2012 Sudan: Programme Evaluation - UNICEF Assisted Water, Sanitation, and Hygiene Programme In Sudan (2002-2010)
Author: UNICEF Sudan
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UNICEF Sudan is supporting a 2009-2012 Program of Cooperation with the Government of Sudan, targeting key priorities and objectives that address the overarching needs of children in Sudan and that build a solid foundation for the future development of children in the different fields of activity: health,nutrition, water, sanitation and hygiene, basic education and child protection.
For more than thirty years now, UNICEF has been endorsing the Government of Sudan’s Water and Environmental Sanitation (WES) program through its Water, Sanitation & Hygiene Program (WASH) through supporting the rehabilitation, maintenance and construction of water and sanitation facilities. In addition to physical improvements in the water and sanitation sector, WASH/WES also furthers improvements in personal and household hygiene through public awareness campaigns as well as training local hygiene promoters and social mobilizers to increase the effectiveness and sustainability of awareness‐raising on a grassroots level.
The general objective of the exercise is to assess whether WASH/WES activities are effectively contributing to the development of water, sanitation and hygiene in developmental and humanitarian contexts in Sudan.
This assignment aims to achieve the following specific objectives:
a) To assess to what extent the WASH/WES programme has contributed to the improvement of the health of children, their learning environment and the overall water and sanitation coverage in North Sudan;
b) To assess to what extent the WASH/WES programme has provided basic water, sanitation and hygiene services for vulnerable and underdeveloped communities in humanitarian crisis regions (e.g. victims of conflict in Darfur, victims of natural diseases and epidemics in other states as a result of waterborne disease brought about by flooding and/or poor hygiene and sanitation practices, etc.);
c) To evaluate the success, lessons learned and possible failures of the WASH/WES programme in implementing and achieving its Country Programme Objective;
d) To provide a programme and country‐level analysis, to address cross‐cutting issues relevant to programme‐level choices; and
e) To provide UNICEF and PWC, and other partners with critical recommendations for future collaboration in WASH/WES ‐related activities.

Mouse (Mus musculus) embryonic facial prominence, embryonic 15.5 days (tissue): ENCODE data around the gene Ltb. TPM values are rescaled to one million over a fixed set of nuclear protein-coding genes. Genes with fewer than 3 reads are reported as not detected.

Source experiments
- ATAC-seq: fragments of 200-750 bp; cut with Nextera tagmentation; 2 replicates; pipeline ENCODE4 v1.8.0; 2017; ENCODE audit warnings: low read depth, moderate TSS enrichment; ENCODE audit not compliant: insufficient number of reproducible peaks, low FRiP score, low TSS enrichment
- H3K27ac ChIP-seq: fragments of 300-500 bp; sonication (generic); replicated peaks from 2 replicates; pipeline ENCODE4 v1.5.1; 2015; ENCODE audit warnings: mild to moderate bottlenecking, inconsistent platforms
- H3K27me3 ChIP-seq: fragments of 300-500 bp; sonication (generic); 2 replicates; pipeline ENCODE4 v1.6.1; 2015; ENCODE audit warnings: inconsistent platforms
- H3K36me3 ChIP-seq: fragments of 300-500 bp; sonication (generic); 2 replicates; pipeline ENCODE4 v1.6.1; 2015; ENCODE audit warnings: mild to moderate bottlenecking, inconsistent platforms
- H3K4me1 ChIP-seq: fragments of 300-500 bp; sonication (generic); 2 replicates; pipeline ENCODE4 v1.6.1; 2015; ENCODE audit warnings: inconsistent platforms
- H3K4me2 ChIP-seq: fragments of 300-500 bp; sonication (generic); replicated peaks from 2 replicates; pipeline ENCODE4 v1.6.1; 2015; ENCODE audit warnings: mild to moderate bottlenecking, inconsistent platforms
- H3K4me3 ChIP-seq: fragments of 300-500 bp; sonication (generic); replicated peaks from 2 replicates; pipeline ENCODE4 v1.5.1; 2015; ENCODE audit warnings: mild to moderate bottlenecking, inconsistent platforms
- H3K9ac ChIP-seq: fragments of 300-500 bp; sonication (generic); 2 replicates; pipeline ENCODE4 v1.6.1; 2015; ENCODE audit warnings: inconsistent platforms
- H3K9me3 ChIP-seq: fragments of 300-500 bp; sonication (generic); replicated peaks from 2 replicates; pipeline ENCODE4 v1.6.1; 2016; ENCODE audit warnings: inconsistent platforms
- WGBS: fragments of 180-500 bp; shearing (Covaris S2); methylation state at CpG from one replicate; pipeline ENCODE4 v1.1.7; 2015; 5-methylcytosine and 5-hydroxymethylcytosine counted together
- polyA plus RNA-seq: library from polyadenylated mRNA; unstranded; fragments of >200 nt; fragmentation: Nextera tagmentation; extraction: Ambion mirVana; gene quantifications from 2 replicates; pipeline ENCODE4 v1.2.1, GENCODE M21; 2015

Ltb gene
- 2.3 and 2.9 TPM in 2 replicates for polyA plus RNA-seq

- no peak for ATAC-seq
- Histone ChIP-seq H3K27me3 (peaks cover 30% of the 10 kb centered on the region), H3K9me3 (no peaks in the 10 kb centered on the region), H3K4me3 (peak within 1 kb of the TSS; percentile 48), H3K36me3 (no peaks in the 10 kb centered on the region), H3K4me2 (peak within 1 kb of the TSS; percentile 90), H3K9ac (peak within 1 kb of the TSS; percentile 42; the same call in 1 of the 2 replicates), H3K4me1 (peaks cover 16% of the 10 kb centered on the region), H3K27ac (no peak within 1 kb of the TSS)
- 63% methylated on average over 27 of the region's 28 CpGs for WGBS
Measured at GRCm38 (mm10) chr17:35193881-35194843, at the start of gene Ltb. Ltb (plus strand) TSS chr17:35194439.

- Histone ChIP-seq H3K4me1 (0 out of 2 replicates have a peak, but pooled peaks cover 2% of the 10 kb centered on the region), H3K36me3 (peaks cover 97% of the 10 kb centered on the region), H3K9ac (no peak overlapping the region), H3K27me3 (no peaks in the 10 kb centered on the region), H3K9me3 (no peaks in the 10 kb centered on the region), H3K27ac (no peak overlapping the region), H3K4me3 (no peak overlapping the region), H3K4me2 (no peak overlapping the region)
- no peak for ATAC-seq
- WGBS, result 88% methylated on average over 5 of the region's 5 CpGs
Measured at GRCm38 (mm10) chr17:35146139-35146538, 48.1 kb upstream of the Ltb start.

The assessment of relevance relied on a variety of dimensions that the programme is intended to contribute to. Assessing this dimension required answering questions such as:
• Are these objectives still valid?
• Do populations covered consider the programme interventions as responding to their needs?
• Are the activities and outputs of the programme consistent with the intended impact, overall goal, and objectives?
This dimension is concerned with the relationship between programme results and programme objectives and outcomes. Assessing this dimension required answering questions such as:
• Which interventions were successful in achieving the set objectives?
• What factors explain the success/failure of WASH/WES programme?
This dimension is concerned with the relationship of inputs with results and objectives, and looked mainly at the programme’s time-efficiency and cost-efficiency. Assessing this dimension required answering questions such as:
• Could the programme have been implemented in a more timely or cost‐effective manner?
This dimension is concerned with the relationship of the achieved outcomes and the overall objective that the programme aims to contribute to. Assessing this dimension gave rise to questions such as:
• What do participants and partners think about the effect the programme has had on the health and well‐being of children and women in targeted areas and nation-wide?
This dimension is concerned with how the results relate to the existing capacities of the targeted populations without UNICEF support. Assessing this dimension required an assessment of local ownership, stakeholder involvement in planning and implementation, willingness and ability to continue implementation without UNICEF support, and environmental‐friendliness of technologies used.